TUNIS (EJP) --- The Tunisian Interior Ministry confirmed it was holding four suspects in custody following a foiled plot to kidnap Jews in the Islamist country Thursday.
Interior Ministry official Lofi Hidouri confirmed the arrests were accompanied by the seizure of two weapons, following the discovered conspiracy to kidnap young Jews in the country’s second largest Jewish community of Zarzis.
Perez Trabelsi, leader f Djerba’s Jewish community, alleged that a policeman had been at the helm of the plot to capture Jews in a bid to force the country’s remaining 2,000- strong population to leave, amid increasing islamicisation of the country, following the ousting of former authoritarian leader Zine El Abidine Ban Ali in last year’s popular uprisings. Refusing to bow to the pressure, which he characterised as an “intimidation campaign”, Trabelsi added: “This is our country, we will not leave it.”
Elsewhere, the Tunisian government was forced to make an embarrassing u-turn on its continued indecision over whether to enshrine a new law in its constitution prohibiting the normalisation of relations with Israel, after it had mistakenly claiming that Gaza-ruling terrorist group Hamas objected to proposed anti-normalisation legislation.
After Hamas issued a statement strongly refuting head of Tunisian Islamist Ennahda group A-Sahbi Atiq’s comments to Tunisian tv that Hamas had directly appealed to the administration not to proceed with the amended law, Atiq issued a retraction Wednesday, insisting his “mistaken conclusions” stemmed from the fact that during a discussion on the issue, Hamas had previously noted that no Arab state had previously drafted such a clause in its constitution.
Clearly unsatisfied with this retraction however, Hamas issued a statement reiterating that it “has always stressed the need to oppose and combat all forms of official and popular normalisation with the Zionist enemy”.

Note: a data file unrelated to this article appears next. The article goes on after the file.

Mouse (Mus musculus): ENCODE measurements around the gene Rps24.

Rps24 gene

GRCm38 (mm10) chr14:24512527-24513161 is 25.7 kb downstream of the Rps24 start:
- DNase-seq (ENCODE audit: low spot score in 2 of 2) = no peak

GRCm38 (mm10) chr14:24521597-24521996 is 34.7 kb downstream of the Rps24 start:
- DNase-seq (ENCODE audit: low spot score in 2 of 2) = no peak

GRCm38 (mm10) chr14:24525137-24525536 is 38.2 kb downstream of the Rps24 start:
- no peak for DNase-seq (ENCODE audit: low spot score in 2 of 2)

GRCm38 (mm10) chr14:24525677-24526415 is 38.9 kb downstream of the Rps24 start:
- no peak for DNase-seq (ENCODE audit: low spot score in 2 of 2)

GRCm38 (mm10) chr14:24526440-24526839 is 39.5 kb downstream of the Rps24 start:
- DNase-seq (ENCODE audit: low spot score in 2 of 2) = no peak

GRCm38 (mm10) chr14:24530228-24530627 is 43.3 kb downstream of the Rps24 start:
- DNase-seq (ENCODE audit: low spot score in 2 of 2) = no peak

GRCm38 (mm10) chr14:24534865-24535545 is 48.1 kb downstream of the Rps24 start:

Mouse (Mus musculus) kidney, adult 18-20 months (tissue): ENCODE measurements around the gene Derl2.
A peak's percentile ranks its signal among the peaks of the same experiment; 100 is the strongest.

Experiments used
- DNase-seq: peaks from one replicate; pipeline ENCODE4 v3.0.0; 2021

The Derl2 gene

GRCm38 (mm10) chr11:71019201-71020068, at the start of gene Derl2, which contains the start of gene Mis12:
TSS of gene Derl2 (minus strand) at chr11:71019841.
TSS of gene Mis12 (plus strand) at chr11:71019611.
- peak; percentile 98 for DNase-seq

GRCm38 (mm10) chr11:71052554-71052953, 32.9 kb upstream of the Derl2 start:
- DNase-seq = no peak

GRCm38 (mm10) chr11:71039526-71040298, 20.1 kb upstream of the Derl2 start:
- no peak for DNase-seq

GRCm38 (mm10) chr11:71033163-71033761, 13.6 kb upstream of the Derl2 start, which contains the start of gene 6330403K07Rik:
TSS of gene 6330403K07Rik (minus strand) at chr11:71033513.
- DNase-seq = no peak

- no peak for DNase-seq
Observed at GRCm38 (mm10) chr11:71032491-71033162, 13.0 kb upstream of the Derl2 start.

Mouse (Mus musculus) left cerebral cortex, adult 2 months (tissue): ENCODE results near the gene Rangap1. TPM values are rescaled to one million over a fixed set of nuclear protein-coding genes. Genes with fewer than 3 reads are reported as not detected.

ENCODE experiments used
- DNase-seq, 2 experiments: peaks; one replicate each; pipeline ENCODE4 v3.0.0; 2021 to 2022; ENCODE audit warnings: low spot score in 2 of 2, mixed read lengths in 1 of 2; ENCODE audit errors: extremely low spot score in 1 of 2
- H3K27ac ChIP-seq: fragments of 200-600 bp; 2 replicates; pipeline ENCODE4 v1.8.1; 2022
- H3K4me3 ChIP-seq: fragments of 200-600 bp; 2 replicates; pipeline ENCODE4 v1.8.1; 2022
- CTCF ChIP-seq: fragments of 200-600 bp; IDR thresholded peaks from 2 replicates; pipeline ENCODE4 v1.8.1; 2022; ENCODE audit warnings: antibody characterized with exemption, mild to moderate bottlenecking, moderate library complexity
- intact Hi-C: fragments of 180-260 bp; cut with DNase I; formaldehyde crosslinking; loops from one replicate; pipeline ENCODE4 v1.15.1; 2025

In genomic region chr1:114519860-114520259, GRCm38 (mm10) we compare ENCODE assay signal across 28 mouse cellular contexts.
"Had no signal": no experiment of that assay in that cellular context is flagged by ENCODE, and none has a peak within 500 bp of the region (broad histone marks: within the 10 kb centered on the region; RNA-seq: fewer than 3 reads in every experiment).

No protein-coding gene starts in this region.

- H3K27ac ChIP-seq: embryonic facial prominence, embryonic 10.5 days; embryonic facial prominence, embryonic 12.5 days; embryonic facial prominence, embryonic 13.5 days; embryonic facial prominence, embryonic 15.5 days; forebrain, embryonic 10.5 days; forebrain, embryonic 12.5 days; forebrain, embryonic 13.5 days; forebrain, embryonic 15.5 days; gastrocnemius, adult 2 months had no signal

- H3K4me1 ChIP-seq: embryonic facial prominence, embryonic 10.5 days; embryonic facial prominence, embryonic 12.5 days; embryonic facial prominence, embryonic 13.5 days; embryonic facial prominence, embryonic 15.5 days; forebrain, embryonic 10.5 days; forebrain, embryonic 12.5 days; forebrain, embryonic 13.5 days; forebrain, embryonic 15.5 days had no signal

Despite long being viewed as amongst the most liberal of Arab states, having enjoyed diplomatic relations with Israel between 1994 and the start of the Second Intifada in 2000, the new Islamist adminsitration has given the Jewish State cause for concern since widely touting the possibility of introducing laws to criminalise re-establishing bilateral ties.
On meeting with EU leaders in Brussels last month, Tunisian President Hamadi Jebali described the continuing process of democratisation in the country “a historic process”, in light of delayed work on its new constitution, which had been due for completion by the end of October, he said that whilst “the main pillars of the former regime desperately need to be to reformed, it’s not a good idea to replace the whole system, (rather) to enshrine the independence of the judiciary and the democratic nature of the security services”.
He also sought to alleviate concerns about the perceived Islamicisation of Arab states in light of last year’s popular uprisings, which has also seen an Islamist President elected in Egypt, a fellow former secular state. Committing to pursuing democracy as an antidote to theocracy, he said this government sought to “serve citizens and ensure the equality of all regardless of their origin or religion, including gender equality”.
Fending off questioning from Foreign affairs Committee MEPs as to Tunisia’s official response to the violent demonstrations following the release of Islamaphobic film The Innocence of Muslims in September, which invoked collective condemnation from the international community, Jebali insisted “lessons have been learnt”.
Stressing that the attacks on the embassy and an American school in Tunisia did not reflect majority public opinion and that “Tunisian people were untied in rejecting this behaviour”, he added that they broke out in contrast to his government’s efforts to create “an open and modern society which believes in dialogue and not in violent oppression”.
The Jewish population of Tunisia dwindled from its previous high of around 100,000 to its current low of approximately 2,000, following Tunisian independence in 1956. Judaism still remains the largest religious minority in the Islamist country.